Unwanted line-break opportunities at out-of-flow frames [was: Commas wrapped to beginning of line with text-align: justify]

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Core
Layout: Text
P3
normal
2 years ago
6 months ago

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(Reporter: Kevin Scannell, Unassigned)

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(Blocks: 2 bugs)

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(6 attachments, 2 obsolete attachments)

(Reporter)

Description

2 years ago
Created attachment 8766450 [details]
skeealaght-hover.html

I'm attaching a minimal test case which shows the problem; a comma which I'd expect to render at the end of a line is wrapping to the beginning of the next line.  I've seen the same behavior with . ! ? etc. 

The HTML may look strange; it's intended to show the nested <span> as a mouseover tooltip, but I removed all of that CSS since it's not relevant for reproducing the bug.  My guess is that the code for text-align: justify does check for trailing punctuation but is being tricked by these nested spans.

This renders correctly in Chrome 51.0.2704.103 and Safari 9.1.1 (11601.6.17)
I don't think this is actually related to text-align:justify; I see the same undesired line-break if I remove that declaration and leave the paragraph left-aligned.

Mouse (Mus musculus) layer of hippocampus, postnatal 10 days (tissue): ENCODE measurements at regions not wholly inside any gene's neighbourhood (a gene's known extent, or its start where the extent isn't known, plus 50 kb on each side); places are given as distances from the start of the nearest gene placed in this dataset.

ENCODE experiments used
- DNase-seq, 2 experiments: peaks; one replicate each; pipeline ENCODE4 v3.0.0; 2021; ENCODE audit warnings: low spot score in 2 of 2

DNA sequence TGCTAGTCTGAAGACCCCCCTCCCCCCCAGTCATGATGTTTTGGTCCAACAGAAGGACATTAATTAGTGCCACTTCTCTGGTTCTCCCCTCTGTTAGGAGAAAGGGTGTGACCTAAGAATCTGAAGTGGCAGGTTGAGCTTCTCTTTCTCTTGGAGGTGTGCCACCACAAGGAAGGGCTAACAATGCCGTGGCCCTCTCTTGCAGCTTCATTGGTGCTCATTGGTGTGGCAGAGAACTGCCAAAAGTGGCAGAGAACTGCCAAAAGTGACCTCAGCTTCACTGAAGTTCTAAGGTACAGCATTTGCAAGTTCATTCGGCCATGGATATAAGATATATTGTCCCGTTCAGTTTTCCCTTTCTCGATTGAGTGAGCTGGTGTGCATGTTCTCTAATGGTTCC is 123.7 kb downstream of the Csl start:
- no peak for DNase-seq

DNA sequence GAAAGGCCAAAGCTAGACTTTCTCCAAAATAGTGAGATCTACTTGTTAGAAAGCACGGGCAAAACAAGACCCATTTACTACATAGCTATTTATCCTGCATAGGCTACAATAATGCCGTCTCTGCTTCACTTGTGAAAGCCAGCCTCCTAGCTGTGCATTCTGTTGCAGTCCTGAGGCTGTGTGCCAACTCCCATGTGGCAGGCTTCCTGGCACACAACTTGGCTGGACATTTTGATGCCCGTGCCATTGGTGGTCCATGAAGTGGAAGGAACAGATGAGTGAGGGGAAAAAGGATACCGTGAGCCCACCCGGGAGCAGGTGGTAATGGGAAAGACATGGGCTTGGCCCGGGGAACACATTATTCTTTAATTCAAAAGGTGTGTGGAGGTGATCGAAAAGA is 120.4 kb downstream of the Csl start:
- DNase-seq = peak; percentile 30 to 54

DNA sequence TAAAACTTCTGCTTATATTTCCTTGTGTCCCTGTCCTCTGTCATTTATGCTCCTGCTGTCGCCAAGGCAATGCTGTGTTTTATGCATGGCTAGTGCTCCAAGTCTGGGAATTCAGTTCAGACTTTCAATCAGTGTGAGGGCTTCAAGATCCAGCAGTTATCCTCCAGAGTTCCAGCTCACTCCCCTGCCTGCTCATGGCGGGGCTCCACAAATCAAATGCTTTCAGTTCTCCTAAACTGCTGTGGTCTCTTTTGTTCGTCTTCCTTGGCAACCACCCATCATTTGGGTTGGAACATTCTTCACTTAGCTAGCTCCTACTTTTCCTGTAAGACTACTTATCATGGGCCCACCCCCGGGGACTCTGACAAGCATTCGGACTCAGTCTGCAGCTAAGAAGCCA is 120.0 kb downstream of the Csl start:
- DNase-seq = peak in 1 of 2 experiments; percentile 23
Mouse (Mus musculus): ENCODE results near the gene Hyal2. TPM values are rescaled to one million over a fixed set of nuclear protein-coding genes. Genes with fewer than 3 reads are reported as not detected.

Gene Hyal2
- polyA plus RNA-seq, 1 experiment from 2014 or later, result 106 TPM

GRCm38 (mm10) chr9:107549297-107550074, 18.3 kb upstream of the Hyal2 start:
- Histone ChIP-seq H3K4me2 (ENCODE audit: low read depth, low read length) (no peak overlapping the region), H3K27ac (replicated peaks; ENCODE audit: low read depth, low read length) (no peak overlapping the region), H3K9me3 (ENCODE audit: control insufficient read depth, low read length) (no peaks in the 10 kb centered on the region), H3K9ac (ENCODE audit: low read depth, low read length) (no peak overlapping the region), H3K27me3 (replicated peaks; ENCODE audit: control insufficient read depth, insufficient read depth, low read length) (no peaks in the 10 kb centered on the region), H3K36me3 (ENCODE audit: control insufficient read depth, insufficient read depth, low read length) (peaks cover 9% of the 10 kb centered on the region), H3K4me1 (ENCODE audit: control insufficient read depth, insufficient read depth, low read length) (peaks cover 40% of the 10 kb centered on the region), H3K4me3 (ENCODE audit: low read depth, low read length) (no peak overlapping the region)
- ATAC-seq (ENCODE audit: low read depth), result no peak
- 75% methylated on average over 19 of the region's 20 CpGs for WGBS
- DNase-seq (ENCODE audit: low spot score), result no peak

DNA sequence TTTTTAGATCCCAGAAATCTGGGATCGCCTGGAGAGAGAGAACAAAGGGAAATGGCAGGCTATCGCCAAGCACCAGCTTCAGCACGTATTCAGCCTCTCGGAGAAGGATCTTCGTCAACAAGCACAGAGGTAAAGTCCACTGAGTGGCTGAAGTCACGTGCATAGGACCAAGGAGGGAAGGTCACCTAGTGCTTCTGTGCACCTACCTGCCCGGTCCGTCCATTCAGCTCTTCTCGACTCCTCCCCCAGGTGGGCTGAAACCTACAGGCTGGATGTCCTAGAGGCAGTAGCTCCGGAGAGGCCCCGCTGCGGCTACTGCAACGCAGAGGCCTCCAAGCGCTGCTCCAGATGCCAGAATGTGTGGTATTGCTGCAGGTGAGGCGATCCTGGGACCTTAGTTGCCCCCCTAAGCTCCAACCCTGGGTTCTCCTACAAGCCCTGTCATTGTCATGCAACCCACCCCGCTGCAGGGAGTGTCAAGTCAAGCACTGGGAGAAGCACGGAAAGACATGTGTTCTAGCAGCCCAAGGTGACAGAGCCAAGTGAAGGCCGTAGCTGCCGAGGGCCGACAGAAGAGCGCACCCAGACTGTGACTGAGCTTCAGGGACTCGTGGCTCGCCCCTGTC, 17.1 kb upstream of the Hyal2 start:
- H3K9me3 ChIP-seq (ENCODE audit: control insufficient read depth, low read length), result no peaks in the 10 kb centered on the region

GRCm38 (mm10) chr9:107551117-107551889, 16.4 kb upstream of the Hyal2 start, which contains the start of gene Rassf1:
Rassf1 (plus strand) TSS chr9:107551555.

Updated

a year ago
Priority: -- → P3
In general, it appears that where there's an out-of-flow frame like a float or abs-pos element, we allow a line-break. This isn't necessarily an appropriate place for a break to happen.

Reduced testcase:

data:text/html,<div style="width:1em">hello<div style="float:right"></div>, cruel<div style="position:absolute"></div>, world

This has line-breaks before both the commas.
Summary: Commas wrapped to beginning of line with text-align: justify → Unwanted line-break opportunities at out-of-flow frames [was: Commas wrapped to beginning of line with text-align: justify]
Blocks: 1322352
Duplicate of this bug: 1418309
(In reply to Jonathan Kew (:jfkthame) from comment #2)
> In general, it appears that where there's an out-of-flow frame like a float
> or abs-pos element, we allow a line-break. This isn't necessarily an
> appropriate place for a break to happen.
> 
> Reduced testcase:
> 
> data:text/html,<div style="width:1em">hello<div style="float:right"></div>,
> cruel<div style="position:absolute"></div>, world
> 
> This has line-breaks before both the commas.

Looks like this reduced testcase is rendered exactly the same on Firefox Nightly (59.0a1), Safari 11 (12604.1.38.1.7), and Chrome 62.0.3202.94. However, the testcase in comment 0 still sustains, i.e., good in Chrome, Safari and bad in Firefox.

Since the testcase in comment 0 is pretty complicated, I'll start working on a reduced testcase and see if I can make some progress here.
Assignee: nobody → jeremychen
Comment hidden (obsolete)
Created attachment 8930396 [details]
reduced-unwanted-linebreak-testcase.html

This is reduced from the testcase in comment 0, but dom/frame structure is much cleaner.

Looks like the out-of-flow <span> would give an extra line-break opportunity before the comma punctuation, even the <span> is actually empty.